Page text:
Late last year, sex abuse victims of the Catholic church’s New York clergy filed a lawsuit against the pope. The class-action suit claims that he and the Vatican knew and kept secret that several clergymen in New York were molesting children.
The seven victims have previously settled with the New York Catholic Diocese but seek additional damages. The suit alleges that the governing body of the Roman Catholic Church — the Holy See — has known this danger existed in Catholic schools and churches for centuries.
Filed under the Child Victims Act
In February 2019, Governor Andrew Cuomo signed the Child Victims Act into law. New York legislators have debated the bill for years, facing resistance from the Catholic Church. Only after the bill finally received the support of the church did it pass through both houses.
The law extends the statute of limitations for reporting sex abuse crimes and filing lawsuits. Previously, victims had until the age of 23 to file criminal charges or civil cases. Under the Child Victims Act, sex abuse victims now have until age 28 to file criminal charges and until age 55 for civil cases.
The law also opened a year-long window for victims of any age to sue, no matter how long ago the crime happened. A measure to extend the August 14 deadline another year is awaiting approval.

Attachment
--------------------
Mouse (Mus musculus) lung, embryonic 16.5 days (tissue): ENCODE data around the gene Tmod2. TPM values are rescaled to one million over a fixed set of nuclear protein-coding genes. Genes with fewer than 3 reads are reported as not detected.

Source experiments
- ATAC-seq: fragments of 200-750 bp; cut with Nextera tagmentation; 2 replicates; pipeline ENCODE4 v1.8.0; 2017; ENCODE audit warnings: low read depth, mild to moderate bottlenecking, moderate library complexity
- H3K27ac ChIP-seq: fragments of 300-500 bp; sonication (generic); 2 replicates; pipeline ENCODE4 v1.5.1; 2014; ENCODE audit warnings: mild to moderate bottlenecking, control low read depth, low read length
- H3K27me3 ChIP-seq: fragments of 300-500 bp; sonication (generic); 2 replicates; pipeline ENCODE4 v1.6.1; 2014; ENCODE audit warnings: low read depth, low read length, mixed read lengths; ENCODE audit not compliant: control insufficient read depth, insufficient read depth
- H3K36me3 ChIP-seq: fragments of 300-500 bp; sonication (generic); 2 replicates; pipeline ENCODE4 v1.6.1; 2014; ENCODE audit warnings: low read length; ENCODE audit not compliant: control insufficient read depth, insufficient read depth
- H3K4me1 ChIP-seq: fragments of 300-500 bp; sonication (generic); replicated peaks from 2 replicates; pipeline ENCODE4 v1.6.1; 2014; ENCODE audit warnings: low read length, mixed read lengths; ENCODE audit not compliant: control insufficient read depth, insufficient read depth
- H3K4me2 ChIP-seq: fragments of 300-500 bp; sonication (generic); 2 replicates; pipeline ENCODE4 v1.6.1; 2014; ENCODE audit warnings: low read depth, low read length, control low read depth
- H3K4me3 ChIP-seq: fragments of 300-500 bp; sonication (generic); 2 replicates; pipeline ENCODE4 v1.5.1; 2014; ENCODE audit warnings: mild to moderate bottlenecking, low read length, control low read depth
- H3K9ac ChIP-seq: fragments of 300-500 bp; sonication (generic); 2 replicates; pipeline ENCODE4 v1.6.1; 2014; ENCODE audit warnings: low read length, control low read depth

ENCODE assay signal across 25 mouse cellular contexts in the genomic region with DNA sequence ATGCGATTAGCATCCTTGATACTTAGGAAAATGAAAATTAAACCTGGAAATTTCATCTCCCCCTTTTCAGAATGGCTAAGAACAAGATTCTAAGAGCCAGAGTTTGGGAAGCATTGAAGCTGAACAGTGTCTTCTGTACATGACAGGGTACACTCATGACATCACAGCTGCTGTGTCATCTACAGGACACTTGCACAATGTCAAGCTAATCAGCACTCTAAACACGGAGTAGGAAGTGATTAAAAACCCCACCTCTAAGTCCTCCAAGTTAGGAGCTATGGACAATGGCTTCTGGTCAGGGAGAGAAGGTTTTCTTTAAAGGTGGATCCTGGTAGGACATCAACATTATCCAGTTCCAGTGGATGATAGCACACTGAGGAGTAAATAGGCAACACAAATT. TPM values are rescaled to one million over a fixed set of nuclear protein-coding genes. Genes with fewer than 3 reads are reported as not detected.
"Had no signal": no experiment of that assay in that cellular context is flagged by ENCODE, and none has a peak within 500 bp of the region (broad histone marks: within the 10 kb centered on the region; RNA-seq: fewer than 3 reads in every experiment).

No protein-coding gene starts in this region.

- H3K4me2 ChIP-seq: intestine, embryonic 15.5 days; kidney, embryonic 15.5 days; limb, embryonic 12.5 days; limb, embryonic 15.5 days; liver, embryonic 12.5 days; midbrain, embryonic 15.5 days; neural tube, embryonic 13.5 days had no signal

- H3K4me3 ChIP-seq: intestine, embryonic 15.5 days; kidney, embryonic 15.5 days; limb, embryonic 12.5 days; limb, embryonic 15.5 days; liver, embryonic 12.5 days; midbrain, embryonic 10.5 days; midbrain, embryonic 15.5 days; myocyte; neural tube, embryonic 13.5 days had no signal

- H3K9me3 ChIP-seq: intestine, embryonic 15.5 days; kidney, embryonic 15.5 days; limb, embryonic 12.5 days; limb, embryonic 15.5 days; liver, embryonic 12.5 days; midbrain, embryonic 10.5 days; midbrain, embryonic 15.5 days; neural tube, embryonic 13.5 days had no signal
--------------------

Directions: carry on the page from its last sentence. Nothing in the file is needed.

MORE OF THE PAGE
The “pontifical secret” rule
Earlier on the day of the suit’s filing, Pope Francis abolished invoking the “pontifical secret” rule for clergy sex crimes. This rule has allegedly protected pedophiles and silenced victims for centuries. This change marks a significant shift in policy for the Catholic Church, especially when it comes to reporting these crimes. Before, clergy were not required to cooperate with law enforcement, but these new guidelines advise reporting these crimes where civil laws require it. The instructions still stop short of mandated civil reporting in all cases.
Justice and restitution for victims
The class-action lawsuit anticipates a payout in the billions. Sex abuse attorney Jeff Herman said of the case: “We have information now that specifically brings the Holy See into the cover up and into the secrecy leading to the abuse of thousands of kids in New York.” New York residents looking for assistance with reporting sexual abuse can find helpful resources from the Office of Children and Family Services.